Security Experts:

Stegano Exploit Kit Adopts the Diffie-Hellman Algorithm

After receiving multiple updates, the Stegano exploit kit (EK) recently adopted the Diffie-Hellman algorithm to hinder analysis, Trend Micro security researchers warn.

Also known as Astrum, Stegano was previously associated with a massive AdGholas malvertising campaign that delivered Trojans such as Gozi and RAMNIT. The EK was also seen being used in the Seamless malvertising campaign, which normally employs RIG instead.

In late March, Proofpoint security researcher Kafeine discovered the EK abusing CVE-2017-0022, an information disclosure vulnerability in Windows that was patched on March 14. The exploit was used to look for antivirus apps on the system to evade detection and analysis.

In April, the threat received an update that prevented security researchers from replaying the malicious network traffic. The feature abuses the Diffie-Hellman algorithm, which is widely used for encrypting and securing network protocols.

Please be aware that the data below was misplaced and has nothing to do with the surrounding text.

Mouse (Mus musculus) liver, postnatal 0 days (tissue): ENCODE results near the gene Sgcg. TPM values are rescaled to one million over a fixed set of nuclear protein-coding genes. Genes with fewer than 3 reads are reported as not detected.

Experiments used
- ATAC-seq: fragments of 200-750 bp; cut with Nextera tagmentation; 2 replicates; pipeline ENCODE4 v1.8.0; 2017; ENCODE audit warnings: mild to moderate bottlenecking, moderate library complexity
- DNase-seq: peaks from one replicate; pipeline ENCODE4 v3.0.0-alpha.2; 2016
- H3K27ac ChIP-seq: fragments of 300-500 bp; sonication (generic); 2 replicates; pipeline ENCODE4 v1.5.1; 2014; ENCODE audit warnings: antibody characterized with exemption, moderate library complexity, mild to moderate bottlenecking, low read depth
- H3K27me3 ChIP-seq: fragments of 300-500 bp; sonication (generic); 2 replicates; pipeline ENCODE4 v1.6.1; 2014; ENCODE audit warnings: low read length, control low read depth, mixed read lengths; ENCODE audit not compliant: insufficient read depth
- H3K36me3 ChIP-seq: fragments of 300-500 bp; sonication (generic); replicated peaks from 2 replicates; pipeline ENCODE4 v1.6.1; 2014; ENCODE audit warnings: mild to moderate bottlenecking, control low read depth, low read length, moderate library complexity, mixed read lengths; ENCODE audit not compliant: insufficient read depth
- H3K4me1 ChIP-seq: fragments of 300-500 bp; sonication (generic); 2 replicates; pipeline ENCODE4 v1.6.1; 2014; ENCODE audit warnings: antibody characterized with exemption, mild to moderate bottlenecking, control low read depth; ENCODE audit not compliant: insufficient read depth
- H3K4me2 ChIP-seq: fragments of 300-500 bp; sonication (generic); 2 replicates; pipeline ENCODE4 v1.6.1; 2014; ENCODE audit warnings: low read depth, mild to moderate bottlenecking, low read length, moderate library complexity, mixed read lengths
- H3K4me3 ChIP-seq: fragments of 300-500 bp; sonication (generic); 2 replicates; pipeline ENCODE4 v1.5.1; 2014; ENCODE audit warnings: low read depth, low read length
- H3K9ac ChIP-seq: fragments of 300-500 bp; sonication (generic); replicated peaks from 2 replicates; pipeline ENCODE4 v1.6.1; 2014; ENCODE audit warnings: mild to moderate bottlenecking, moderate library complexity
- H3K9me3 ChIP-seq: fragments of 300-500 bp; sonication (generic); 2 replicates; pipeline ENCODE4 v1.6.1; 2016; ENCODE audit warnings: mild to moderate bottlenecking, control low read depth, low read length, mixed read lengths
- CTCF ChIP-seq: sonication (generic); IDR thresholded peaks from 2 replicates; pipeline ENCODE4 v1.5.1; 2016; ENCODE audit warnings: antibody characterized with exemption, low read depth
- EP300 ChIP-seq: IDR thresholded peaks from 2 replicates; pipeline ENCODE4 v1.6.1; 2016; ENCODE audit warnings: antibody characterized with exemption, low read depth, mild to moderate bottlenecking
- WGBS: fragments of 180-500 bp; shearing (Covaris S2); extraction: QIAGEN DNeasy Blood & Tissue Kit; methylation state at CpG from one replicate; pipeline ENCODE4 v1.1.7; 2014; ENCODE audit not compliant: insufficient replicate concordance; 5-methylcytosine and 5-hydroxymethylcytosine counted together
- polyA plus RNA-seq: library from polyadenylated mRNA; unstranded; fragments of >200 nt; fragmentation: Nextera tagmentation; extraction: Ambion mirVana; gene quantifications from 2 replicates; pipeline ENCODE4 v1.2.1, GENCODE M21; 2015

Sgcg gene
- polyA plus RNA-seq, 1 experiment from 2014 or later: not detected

“Implementing the Diffie-Hellman key exchange prevents malware analysts and security researchers from getting a hold of the secret key Astrum uses to encrypt and decrypt their payloads. Consequently, obtaining the original payload by solely capturing its network traffic can be very difficult,” Trend Micro notes.

In addition to the CVE-2017-0022 flaw, Astrum/Stegano is using exploits for a series of vulnerabilities in Adobe Flash, including CVE-2015-8651 (a code execution vulnerability patched December 28, 2015), CVE-2016-1019 (a remote code execution flaw patched April 7, 2016), and CVE-2016-4117 (an out-of-bound read bug in Flash patched May 10, 2016).

At the moment, the EK isn’t distributing established malware, and the threat is maintaining very low traffic, which Trend Micro believes can be seen as dry runs for their future attacks.

“It wouldn’t be a surprise if [Astrum/Stegano’s] operators turn it into an exclusive tool of the trade—like Magnitude and Neutrino did—or go beyond leveraging security flaws in Adobe Flash. Emulating capabilities from its predecessors such as fileless infections that can fingerprint its targets and deliver encrypted payloads shouldn’t be far off,” the researchers note.

Related: RIG Grabs 35% of Exploit Kit Market in December

Related: Massive Stealthy Malvertising Campaign Uncovered

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